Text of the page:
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JK Rowling: I ‘refuse to bow down’ to ‘new trans activism’

The Harry Potter author believes the 'trans' movement is doing harm by seeking to erode 'woman' as a political and biological class and offering cover to predators like few before it.'
Wed Jun 10, 2020 - 8:25 pm EST
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June 10, 2020 (LifeSiteNews) – J.K. Rowling, author of the best selling “Harry Potter” book series, has published a lengthy essay on her website today why she opposes the transgender agenda and refuses to “bow down” to it despite massive public pressure to capitulate. 

“Well, I’ve got five reasons for being worried about the new trans activism, and deciding I need to speak up,” she wrote. 

Rowling said she was “concerned about the huge explosion in young women wishing to transition and also about the increasing numbers who seem to be de-transitioning (returning to their original sex), because they regret taking steps that have, in some cases, altered their bodies irrevocably, and taken away their fertility. Some say they decided to transition after realising they were same-sex attracted, and that transitioning was partly driven by homophobia, either in society or in their families.”

She also argued that allowing men who identify as women into female-only spaces, such as bathrooms, shower rooms, and changing rooms, makes all women less safe. 

“When you throw open the doors of bathrooms and changing rooms to any man who believes or feels he’s a woman – and, as I’ve said, gender confirmation certificates may now be granted without any need for surgery or hormones – then you open the door to any and all men who wish to come inside. That is the simple truth.” 

“So I want trans women to be safe. At the same time, I do not want to make natal girls and women less safe,” Rowling wrote in her essay.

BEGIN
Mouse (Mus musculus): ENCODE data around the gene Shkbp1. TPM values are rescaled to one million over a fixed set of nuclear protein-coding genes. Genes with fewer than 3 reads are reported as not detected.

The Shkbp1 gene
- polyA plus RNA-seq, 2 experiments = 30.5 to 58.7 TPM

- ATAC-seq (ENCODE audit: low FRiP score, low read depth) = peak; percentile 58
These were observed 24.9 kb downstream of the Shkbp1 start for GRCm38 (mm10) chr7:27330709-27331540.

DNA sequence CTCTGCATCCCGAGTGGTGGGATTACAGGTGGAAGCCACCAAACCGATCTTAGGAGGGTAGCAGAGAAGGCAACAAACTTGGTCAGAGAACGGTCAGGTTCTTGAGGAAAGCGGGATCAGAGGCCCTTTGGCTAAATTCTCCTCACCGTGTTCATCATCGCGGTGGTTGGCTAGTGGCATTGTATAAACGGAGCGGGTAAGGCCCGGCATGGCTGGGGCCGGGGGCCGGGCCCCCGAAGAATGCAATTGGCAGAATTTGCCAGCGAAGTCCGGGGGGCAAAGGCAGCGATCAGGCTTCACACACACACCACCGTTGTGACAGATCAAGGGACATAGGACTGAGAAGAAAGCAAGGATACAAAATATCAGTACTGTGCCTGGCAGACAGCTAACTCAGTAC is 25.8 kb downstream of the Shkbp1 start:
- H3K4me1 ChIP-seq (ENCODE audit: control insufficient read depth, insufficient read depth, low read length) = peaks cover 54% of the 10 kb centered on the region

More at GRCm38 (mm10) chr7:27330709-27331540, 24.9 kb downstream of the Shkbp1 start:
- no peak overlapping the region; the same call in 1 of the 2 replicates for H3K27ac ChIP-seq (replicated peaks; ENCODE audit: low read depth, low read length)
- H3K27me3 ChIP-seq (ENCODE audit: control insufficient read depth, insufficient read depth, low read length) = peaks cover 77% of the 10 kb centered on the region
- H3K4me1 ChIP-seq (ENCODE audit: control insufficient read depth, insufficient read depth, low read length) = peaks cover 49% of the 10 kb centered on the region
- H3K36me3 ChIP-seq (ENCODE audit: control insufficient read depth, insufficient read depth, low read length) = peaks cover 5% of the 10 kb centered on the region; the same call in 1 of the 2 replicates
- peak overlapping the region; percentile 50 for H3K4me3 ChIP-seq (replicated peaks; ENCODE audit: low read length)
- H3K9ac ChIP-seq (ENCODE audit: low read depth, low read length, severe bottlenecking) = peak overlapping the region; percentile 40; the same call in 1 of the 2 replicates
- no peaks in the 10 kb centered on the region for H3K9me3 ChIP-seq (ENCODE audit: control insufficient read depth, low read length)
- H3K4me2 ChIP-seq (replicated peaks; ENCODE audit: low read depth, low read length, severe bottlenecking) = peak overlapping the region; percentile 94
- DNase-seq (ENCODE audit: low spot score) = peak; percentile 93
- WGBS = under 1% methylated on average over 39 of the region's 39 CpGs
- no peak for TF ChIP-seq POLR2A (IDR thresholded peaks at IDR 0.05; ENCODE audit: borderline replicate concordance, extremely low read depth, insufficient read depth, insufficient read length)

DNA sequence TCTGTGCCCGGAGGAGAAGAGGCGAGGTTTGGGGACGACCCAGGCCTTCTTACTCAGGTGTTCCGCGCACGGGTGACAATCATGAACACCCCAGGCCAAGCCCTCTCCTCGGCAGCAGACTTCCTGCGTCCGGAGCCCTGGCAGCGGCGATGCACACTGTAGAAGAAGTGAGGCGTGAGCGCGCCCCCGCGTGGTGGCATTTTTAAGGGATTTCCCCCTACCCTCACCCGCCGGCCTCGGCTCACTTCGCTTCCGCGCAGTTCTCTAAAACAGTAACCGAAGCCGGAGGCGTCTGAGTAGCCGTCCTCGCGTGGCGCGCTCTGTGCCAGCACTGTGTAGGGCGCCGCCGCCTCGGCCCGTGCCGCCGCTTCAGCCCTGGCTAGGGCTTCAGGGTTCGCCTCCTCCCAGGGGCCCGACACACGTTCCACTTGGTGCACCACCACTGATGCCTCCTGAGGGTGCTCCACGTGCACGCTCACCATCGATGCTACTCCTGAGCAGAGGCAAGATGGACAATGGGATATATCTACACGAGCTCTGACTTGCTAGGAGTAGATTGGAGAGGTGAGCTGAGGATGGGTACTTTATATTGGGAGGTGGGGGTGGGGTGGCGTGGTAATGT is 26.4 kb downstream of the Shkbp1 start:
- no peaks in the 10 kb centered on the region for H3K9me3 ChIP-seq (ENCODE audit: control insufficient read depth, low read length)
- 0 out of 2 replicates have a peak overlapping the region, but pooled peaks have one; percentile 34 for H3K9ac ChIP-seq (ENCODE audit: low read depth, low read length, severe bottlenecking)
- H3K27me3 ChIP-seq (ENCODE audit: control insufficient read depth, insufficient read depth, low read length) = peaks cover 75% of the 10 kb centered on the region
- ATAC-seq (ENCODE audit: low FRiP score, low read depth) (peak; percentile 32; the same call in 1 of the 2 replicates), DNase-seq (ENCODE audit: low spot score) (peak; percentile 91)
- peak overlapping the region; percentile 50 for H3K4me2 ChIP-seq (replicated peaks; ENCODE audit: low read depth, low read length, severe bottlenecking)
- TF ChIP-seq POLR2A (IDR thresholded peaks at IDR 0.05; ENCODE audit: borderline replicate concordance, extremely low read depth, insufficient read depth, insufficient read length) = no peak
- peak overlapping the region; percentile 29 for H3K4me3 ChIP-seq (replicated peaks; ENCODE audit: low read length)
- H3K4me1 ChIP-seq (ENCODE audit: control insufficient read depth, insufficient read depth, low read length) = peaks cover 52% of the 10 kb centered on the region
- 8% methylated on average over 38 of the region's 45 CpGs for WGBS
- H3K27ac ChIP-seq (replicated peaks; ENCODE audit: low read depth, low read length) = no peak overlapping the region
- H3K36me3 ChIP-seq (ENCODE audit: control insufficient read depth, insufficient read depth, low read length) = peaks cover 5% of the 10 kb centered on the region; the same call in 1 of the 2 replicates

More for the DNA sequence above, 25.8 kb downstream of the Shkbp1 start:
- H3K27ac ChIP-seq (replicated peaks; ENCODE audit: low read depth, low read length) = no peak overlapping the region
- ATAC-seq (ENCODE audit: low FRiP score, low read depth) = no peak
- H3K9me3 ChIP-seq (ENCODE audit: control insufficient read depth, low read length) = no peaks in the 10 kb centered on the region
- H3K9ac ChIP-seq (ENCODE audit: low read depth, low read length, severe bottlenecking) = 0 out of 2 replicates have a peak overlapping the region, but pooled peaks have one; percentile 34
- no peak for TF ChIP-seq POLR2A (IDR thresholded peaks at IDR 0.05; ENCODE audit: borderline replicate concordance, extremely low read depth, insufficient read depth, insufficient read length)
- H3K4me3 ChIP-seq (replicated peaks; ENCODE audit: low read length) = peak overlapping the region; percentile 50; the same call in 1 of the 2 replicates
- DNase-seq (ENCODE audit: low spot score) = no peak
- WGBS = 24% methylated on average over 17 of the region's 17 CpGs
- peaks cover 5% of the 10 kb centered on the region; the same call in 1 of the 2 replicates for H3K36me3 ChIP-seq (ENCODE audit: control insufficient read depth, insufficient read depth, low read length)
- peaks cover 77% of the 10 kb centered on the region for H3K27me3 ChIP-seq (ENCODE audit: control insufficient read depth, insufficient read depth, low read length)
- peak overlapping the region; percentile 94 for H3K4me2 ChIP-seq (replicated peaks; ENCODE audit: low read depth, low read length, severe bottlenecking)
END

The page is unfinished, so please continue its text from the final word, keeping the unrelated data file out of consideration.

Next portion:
Rowling also argued that trans activism has resulted in the “erosion of women’s and girls’ rights” and the erosion of what it means to be female. 

“I’ve read all the arguments about femaleness not residing in the sexed body, and the assertions that biological women don’t have common experiences, and I find them, too, deeply misogynistic and regressive. It’s also clear that one of the objectives of denying the importance of sex is to erode what some seem to see as the cruelly segregationist idea of women having their own biological realities or – just as threatening – unifying realities that make them a cohesive political class. The hundreds of emails I’ve received in the last few days prove this erosion concerns many others just as much.  It isn’t enough for women to be trans allies. Women must accept and admit that there is no material difference between trans women and themselves,” she wrote.

“But, as many women have said before me, ‘woman’ is not a costume. ‘Woman’ is not an idea in a man’s head. ‘Woman’ is not a pink brain, a liking for Jimmy Choos or any of the other sexist ideas now somehow touted as progressive. Moreover, the ‘inclusive’ language that calls female people ‘menstruators’ and ‘people with vulvas’ strikes many women as dehumanising and demeaning. I understand why trans activists consider this language to be appropriate and kind, but for those of us who’ve had degrading slurs spat at us by violent men, it’s not neutral, it’s hostile and alienating,” she added.